The downside of patient satisfaction could conceivably be an increase in healthcare utilisation, i.e. if someone is happy with the service, then they’ll probably want more of it. This is pretty much what was found in a large US study published last year (Fenton et al. Arch Intern Med. 2012;172(5):405-411). They found that increased satisfaction 1 year after study entry was associted with higher total healthcare expenditure and drug usage in the following year.
    They also found that higher satisfaction was associated with increased mortality, but unfortunately resisted the temptation to title the study; “Satisfaction kills”.

    Julia Hush Reply:

    Good question Steve! I think the fact that communication comes out as the number one factor for satisfaction really tells us a lot. Our patients really value being empowered with knowledge about their condition, what to expect regarding prognosis, strategies to self-manage and prevent recurrence etc. These are valuable aspects of physiotherapists’ clinical care that can contribute to high patient satisfaction. There are many conditions that physiotherapists treat (eg chronic pain) where there may be little improvement in symptoms over time, but these other aspects of care can make a difference to quality of life, self-efficacy etc. As usual it comes back to what you measure and how.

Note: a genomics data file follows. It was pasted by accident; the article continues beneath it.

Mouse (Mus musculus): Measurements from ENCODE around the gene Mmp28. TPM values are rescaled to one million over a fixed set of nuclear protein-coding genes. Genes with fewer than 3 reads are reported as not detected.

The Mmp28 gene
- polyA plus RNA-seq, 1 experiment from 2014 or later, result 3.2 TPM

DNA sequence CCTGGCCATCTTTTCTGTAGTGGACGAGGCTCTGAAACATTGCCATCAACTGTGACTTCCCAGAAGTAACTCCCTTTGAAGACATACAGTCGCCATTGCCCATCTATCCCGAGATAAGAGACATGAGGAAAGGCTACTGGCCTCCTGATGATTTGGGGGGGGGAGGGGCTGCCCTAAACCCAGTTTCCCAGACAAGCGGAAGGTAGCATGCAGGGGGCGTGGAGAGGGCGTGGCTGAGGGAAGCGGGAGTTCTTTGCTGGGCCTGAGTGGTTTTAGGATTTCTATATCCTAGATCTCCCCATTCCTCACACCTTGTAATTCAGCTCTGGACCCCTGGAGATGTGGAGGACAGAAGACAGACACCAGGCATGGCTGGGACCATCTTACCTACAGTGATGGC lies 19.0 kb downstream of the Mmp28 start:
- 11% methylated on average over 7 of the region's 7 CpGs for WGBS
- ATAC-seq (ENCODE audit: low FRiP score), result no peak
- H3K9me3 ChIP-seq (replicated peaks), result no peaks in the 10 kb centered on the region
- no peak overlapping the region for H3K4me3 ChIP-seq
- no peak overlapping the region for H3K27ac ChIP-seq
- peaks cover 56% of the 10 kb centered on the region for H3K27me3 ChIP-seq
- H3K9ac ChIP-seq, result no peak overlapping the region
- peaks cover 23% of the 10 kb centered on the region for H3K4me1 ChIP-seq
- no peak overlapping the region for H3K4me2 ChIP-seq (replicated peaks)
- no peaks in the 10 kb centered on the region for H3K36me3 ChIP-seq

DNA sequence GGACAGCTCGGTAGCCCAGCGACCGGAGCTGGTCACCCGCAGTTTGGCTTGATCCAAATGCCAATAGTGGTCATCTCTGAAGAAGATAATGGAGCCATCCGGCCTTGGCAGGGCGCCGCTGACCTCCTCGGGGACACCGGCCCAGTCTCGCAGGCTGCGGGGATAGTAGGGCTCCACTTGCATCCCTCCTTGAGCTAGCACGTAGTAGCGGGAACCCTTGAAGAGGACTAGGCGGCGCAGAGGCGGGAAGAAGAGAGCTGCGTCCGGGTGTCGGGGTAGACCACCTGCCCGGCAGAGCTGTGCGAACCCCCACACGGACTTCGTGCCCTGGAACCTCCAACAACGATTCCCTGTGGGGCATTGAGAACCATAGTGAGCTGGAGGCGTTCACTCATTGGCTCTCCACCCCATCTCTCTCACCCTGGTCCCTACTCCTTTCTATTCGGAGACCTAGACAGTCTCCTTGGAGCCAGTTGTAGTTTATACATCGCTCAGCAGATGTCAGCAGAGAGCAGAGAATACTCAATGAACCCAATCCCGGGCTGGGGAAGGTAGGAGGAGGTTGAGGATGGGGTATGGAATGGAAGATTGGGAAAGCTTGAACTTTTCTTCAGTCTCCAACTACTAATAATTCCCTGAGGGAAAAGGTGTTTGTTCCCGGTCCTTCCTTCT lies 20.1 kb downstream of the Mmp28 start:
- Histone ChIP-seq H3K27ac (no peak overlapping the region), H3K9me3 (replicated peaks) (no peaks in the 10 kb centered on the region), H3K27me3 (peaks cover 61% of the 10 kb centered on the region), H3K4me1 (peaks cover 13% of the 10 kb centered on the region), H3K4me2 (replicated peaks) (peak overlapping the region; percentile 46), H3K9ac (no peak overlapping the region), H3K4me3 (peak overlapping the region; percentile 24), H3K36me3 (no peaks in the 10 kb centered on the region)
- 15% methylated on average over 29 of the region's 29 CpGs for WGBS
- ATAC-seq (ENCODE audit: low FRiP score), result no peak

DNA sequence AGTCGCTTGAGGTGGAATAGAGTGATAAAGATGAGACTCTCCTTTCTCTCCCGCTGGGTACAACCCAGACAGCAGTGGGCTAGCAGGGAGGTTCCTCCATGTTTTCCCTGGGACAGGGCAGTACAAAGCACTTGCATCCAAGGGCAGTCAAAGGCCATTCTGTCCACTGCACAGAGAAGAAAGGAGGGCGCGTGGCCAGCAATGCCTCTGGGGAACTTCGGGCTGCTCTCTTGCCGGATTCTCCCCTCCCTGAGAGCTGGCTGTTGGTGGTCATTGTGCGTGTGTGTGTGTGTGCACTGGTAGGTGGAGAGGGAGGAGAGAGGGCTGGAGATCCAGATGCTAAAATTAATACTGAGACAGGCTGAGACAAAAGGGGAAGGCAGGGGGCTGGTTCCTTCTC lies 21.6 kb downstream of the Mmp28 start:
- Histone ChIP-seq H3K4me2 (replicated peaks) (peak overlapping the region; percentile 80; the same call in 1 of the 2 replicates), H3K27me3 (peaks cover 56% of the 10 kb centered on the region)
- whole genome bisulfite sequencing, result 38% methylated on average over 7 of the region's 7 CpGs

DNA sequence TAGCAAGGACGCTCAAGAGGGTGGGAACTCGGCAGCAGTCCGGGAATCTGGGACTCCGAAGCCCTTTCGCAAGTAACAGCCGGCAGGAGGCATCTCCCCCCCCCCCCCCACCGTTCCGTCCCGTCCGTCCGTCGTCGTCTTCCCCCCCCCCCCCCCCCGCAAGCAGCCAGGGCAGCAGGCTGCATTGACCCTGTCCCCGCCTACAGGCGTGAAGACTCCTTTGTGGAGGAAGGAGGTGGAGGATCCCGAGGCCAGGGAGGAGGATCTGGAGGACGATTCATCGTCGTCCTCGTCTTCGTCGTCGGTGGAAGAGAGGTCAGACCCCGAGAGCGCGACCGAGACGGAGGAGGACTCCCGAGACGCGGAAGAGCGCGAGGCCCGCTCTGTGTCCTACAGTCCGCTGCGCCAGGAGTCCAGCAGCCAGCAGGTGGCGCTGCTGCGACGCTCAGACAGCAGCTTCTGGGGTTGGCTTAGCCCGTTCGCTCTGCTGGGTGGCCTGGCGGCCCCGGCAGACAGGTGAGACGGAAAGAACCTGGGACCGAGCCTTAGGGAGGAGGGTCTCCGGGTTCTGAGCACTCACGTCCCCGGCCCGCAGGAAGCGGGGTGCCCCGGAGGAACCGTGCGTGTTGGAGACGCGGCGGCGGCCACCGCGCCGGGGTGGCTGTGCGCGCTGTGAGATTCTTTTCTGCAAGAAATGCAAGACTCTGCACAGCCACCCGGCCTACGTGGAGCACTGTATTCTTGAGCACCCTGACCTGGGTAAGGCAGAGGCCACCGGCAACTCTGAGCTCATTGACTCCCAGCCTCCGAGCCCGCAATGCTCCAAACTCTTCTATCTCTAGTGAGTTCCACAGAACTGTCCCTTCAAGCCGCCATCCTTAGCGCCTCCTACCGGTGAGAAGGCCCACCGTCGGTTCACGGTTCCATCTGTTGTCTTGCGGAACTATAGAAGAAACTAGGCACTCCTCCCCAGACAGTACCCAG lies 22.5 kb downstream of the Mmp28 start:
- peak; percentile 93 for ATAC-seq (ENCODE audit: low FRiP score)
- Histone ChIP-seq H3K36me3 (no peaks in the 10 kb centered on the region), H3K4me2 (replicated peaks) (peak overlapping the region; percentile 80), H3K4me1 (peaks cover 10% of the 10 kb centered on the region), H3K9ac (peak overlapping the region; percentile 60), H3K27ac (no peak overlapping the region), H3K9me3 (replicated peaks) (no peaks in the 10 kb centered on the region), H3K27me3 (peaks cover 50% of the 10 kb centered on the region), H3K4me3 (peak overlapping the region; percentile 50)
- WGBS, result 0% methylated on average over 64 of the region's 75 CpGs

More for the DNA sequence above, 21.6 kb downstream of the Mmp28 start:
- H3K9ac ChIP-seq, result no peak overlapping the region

Regarding the Fenton study – which was about physician visits – t’s not surprising that more satisfied patients had higher drug usage, since most patients see their GP expecting drugs to be prescribed. The correlation with higher mortality is interesting. Maybe they were just older and more likely to die (older patients are more satisfied with their healthcare (McKinnon 2001)). Still, I don’t know how they resisted that title!

    McKinnon AL. (2001). Client Satisfaction with Physical Therapy Services: Does Age Make a Difference? Physical & Occupational Therapy In Geriatrics, 19(2), 23-37.

    steve k Reply:

    I think this is interesting within the current paradigm that places a high value on self-management, espcially for chronic disorders. To some extent I would think more self-management should (on average) correspond to decreased contact with healthcare providers. If this is so, is there a danger, as clinical providers in optimising our product to increase satisfaction? Maybe this has the effect of increasing contact/reliance, rather than increasing self-management?